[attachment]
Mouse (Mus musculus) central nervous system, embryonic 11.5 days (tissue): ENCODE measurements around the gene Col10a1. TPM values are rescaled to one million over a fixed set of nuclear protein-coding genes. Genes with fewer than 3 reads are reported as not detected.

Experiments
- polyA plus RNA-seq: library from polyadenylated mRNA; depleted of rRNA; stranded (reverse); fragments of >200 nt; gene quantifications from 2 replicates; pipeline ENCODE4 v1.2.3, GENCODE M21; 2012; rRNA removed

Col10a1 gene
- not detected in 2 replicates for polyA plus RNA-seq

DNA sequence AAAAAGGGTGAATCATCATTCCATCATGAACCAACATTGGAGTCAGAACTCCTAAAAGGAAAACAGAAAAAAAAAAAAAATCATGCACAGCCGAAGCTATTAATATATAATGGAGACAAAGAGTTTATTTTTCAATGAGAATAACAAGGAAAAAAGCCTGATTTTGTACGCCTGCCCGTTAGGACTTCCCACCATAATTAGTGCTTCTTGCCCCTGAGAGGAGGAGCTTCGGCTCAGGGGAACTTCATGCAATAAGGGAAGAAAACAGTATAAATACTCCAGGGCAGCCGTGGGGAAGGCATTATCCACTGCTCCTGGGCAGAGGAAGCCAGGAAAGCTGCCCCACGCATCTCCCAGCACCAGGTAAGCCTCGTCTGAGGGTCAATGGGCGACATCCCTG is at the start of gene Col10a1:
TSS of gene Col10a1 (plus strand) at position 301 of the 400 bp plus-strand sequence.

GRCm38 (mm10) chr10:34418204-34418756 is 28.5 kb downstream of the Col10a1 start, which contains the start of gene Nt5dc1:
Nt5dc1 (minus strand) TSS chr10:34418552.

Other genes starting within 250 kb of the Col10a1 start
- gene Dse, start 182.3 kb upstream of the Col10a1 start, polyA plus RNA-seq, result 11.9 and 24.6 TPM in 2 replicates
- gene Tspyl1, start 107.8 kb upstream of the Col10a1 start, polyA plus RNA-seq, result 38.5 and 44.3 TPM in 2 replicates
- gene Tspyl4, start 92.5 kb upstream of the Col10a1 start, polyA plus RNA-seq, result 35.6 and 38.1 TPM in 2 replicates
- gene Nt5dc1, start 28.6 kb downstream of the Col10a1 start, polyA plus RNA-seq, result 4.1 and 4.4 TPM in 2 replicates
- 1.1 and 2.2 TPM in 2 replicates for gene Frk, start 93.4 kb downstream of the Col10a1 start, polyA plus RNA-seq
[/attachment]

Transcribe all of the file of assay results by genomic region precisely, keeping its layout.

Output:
Mouse (Mus musculus) central nervous system, embryonic 11.5 days (tissue): ENCODE measurements around the gene Col10a1. TPM values are rescaled to one million over a fixed set of nuclear protein-coding genes. Genes with fewer than 3 reads are reported as not detected.

Experiments
- polyA plus RNA-seq: library from polyadenylated mRNA; depleted of rRNA; stranded (reverse); fragments of >200 nt; gene quantifications from 2 replicates; pipeline ENCODE4 v1.2.3, GENCODE M21; 2012; rRNA removed

Col10a1 gene
- not detected in 2 replicates for polyA plus RNA-seq

DNA sequence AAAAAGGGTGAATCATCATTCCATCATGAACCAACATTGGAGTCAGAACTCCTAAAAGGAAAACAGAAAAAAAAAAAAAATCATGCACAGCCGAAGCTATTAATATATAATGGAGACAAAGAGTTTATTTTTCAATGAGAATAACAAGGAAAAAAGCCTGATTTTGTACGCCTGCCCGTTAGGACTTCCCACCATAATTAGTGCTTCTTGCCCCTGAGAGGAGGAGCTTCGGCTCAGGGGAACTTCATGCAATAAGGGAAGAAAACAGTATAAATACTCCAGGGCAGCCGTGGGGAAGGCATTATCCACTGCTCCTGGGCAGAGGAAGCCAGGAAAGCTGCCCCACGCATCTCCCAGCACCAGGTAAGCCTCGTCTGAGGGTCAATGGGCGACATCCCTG is at the start of gene Col10a1:
TSS of gene Col10a1 (plus strand) at position 301 of the 400 bp plus-strand sequence.

GRCm38 (mm10) chr10:34418204-34418756 is 28.5 kb downstream of the Col10a1 start, which contains the start of gene Nt5dc1:
Nt5dc1 (minus strand) TSS chr10:34418552.

Other genes starting within 250 kb of the Col10a1 start
- gene Dse, start 182.3 kb upstream of the Col10a1 start, polyA plus RNA-seq, result 11.9 and 24.6 TPM in 2 replicates
- gene Tspyl1, start 107.8 kb upstream of the Col10a1 start, polyA plus RNA-seq, result 38.5 and 44.3 TPM in 2 replicates
- gene Tspyl4, start 92.5 kb upstream of the Col10a1 start, polyA plus RNA-seq, result 35.6 and 38.1 TPM in 2 replicates
- gene Nt5dc1, start 28.6 kb downstream of the Col10a1 start, polyA plus RNA-seq, result 4.1 and 4.4 TPM in 2 replicates
- 1.1 and 2.2 TPM in 2 replicates for gene Frk, start 93.4 kb downstream of the Col10a1 start, polyA plus RNA-seq